Society widely considers it polite to hold doors open for people as they walk through the door. We consider it such an inherently kind act that not offering thanks to the door holder is considered highly rude.
But just because society considers this a kind act does not make it so--society has been wrong before and will be wrong again. And, some critics have wisely pointed out that if you hold the door open for somebody who is a long distance away, you make them feel guilty and awkward. So the altruist now has to correctly estimate both the distance and speed of the walker, and factor that into his decision to hold the door open.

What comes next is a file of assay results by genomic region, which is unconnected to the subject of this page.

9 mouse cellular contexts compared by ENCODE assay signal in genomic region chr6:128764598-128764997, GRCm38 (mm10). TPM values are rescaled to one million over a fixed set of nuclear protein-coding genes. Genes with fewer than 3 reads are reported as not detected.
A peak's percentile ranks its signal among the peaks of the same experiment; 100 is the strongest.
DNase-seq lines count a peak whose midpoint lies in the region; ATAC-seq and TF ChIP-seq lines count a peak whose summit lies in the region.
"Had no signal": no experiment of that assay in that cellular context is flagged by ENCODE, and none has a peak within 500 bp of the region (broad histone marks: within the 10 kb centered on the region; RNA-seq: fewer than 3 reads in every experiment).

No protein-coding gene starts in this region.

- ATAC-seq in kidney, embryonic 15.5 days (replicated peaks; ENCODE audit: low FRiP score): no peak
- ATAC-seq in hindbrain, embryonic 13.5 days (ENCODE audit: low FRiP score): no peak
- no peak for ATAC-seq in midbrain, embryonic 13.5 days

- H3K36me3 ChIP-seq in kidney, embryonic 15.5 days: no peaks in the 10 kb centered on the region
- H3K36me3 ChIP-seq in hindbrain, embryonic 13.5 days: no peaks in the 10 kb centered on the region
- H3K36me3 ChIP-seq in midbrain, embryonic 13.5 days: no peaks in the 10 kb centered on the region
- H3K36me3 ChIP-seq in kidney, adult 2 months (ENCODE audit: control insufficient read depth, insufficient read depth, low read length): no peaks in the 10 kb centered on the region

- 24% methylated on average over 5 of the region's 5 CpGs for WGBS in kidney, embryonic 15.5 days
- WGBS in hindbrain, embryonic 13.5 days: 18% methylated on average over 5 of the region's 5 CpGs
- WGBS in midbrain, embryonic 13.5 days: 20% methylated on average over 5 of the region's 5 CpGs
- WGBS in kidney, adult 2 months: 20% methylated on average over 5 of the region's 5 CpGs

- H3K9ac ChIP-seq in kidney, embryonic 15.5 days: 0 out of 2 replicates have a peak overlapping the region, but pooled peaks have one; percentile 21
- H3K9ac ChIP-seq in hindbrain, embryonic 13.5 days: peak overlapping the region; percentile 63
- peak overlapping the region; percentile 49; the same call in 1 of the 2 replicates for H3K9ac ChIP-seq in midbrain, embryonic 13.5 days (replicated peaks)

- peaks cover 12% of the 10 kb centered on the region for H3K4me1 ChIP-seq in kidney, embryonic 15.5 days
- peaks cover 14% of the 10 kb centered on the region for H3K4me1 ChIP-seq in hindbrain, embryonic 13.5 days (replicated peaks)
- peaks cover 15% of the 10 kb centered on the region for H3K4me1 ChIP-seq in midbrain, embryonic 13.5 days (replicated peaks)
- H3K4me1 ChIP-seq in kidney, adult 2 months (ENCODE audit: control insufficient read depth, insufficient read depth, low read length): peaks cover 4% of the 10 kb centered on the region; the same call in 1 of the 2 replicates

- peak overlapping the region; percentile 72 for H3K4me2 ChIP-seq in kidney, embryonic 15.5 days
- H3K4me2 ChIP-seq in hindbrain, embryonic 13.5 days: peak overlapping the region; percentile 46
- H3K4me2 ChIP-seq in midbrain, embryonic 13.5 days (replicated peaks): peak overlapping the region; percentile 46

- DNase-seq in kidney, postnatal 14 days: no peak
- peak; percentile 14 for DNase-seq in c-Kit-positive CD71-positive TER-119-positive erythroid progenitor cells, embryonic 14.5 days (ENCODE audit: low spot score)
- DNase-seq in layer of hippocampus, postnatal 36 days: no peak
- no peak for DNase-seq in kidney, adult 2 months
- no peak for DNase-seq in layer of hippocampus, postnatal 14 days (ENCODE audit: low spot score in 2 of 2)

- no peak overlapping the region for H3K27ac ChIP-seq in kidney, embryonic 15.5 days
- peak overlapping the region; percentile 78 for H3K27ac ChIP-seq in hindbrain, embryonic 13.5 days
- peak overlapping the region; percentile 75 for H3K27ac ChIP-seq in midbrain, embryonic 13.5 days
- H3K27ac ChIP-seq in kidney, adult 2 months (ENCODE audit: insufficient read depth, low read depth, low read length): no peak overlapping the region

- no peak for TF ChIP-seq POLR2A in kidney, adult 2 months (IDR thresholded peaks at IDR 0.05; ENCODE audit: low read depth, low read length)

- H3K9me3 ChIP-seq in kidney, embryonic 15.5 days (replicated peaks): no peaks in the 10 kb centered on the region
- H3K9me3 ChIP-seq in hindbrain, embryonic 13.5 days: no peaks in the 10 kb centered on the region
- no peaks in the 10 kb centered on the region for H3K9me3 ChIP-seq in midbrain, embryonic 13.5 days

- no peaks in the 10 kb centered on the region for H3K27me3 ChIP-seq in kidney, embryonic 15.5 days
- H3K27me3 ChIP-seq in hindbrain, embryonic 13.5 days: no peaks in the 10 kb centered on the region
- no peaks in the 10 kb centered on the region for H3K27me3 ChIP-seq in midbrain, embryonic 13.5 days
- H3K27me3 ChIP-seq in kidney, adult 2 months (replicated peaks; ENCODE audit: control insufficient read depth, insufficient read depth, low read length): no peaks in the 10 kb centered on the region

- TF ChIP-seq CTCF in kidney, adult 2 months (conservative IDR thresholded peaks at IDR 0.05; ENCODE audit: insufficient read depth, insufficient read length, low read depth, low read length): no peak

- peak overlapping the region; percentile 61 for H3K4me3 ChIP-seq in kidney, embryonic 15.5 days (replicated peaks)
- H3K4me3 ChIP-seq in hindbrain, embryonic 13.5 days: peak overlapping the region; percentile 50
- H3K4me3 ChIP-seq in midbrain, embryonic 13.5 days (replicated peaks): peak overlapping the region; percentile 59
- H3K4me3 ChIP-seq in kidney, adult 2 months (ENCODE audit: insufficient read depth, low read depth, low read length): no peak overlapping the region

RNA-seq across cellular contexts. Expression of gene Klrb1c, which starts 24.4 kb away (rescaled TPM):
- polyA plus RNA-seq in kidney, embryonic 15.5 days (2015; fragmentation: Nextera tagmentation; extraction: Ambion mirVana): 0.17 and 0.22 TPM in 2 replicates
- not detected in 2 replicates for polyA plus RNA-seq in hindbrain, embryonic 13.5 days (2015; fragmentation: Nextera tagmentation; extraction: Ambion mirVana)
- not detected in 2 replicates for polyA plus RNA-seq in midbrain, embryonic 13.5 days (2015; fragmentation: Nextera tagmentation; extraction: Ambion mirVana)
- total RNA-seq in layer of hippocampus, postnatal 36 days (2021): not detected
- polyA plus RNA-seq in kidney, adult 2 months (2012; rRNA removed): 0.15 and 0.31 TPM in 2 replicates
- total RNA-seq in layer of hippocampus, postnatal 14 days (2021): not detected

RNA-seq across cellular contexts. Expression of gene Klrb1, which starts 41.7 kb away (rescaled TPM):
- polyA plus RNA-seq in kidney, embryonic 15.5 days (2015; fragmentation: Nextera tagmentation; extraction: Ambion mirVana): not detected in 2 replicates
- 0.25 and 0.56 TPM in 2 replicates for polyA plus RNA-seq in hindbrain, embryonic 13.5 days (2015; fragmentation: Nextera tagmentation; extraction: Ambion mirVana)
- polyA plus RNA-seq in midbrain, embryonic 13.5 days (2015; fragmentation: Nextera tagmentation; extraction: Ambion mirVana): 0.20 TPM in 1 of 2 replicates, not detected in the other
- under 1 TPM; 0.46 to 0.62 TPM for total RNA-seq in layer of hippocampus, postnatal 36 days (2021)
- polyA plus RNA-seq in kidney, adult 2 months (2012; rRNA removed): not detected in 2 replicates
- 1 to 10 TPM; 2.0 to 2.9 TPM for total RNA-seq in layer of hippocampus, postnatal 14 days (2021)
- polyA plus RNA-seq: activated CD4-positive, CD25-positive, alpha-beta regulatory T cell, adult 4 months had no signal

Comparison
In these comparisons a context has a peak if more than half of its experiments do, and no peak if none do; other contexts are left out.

But the true altruist can do even better. If you anticipate that somebody behind you will be at that awkward distance where you don't want to open the door, you should slow down so that they will reach the door just after you enter. Pretend to check your cell phone, retie your shoes, itch your scalp--just make sure that it is timely and surreptitious.
At some point you will still have to decide if slowing down to hold the door is worth your time as an altruist. Remember that altruism comes in many flavors, be it sending aid to impoverished nations, developing a cure for a disease, or sitting at your computer writing a blog post about altruism that will be read around the world.